Knocknagow by Charles Kickham
Knocknagow was published in 1879, and rapidly became the most popular of all Irish novels. Its influence derives mainly from its political importance rather than its literary quality, which is about average for a best-seller but not outstanding. In this it resembles The Women's Room and The Ragged-Trousered Philanthropists, two other polemical novels which were very important politically but marginal as works of literary art. It attacks the evils of the landlord system in Ireland, and indirectly the English rule which supported that system. Kickham himself was a leading nationalist, and was imprisoned for his opinions.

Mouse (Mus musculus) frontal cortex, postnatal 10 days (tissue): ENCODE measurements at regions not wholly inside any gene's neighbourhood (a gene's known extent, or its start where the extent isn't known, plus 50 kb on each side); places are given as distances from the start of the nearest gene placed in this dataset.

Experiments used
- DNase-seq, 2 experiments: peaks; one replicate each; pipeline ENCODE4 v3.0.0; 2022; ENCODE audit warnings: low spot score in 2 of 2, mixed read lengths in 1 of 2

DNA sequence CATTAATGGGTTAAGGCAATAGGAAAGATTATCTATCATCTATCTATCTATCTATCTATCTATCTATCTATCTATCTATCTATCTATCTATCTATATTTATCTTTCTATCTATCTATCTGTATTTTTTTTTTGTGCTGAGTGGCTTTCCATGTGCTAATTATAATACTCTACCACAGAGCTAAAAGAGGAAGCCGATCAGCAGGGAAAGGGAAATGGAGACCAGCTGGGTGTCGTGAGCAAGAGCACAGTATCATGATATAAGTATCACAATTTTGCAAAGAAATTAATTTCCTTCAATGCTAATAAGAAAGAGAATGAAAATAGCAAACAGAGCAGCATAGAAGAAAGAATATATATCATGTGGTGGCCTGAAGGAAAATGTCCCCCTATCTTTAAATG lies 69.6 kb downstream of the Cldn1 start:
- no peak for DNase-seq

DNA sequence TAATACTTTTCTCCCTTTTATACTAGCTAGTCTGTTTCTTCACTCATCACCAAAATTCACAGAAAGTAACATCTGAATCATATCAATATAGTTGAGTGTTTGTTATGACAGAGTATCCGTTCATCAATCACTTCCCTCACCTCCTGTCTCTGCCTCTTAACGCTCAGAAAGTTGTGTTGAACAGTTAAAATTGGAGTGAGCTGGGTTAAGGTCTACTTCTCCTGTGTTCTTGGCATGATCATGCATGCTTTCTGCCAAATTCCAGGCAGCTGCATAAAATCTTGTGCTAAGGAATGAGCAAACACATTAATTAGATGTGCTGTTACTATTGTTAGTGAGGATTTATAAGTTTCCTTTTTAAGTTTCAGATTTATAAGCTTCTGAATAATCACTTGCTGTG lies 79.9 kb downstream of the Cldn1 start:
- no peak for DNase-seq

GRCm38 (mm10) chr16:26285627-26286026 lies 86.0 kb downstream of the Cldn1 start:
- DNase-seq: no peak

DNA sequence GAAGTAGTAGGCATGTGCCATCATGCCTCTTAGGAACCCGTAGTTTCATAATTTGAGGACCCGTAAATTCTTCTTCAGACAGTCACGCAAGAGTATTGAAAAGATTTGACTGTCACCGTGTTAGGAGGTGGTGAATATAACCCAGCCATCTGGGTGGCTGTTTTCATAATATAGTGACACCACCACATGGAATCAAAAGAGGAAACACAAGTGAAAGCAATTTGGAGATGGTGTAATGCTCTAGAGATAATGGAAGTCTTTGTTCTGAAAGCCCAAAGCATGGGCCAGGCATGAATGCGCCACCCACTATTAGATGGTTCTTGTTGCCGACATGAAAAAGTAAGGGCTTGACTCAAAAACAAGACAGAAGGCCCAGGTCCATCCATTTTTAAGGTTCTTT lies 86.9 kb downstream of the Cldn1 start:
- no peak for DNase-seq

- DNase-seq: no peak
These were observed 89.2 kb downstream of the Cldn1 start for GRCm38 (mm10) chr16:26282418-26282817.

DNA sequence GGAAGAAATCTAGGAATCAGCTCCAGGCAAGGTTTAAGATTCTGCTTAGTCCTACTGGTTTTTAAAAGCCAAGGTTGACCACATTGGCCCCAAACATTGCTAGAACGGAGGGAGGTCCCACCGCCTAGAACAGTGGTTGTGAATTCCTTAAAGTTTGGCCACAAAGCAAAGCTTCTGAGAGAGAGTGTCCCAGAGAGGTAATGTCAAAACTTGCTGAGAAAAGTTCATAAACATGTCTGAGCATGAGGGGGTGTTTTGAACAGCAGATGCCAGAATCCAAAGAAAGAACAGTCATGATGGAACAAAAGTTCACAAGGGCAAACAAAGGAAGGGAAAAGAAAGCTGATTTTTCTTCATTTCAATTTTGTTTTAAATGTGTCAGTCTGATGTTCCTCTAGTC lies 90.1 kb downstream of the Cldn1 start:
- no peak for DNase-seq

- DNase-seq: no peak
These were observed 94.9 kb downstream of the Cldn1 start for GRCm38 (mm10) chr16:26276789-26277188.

For many years Knocknagow was the book - along with a prayerbook and Old Moore's Almanac -- most likely to be found in any Irish home. Most Irish writers born between 1870 and 1950 would have read it as children. Yeats described it as "The most honest of Irish novels" and Con Houlihan as "The greatest Irish novel." For all its sentimentality and inept plotting, it gives a very accurate picture of rural Irish life in the nineteenth century. Furthermore, it is one of the few such novels which was written by one of the ordinary people. Almost all the other writers who dealt with the rural poor were either of the landlord class themselves (Lady Gregory, J.M. Synge, Somerville and Ross, Emily Lawless, Maria Edgeworth) or urban Protestant middle-class (George A. Birmingham, Charles Lever, Dion Boucicault, Samuel Lover). However sympathetic and well-writen their accounts, they were written from the outside looking in. Knockangow was written from the inside.
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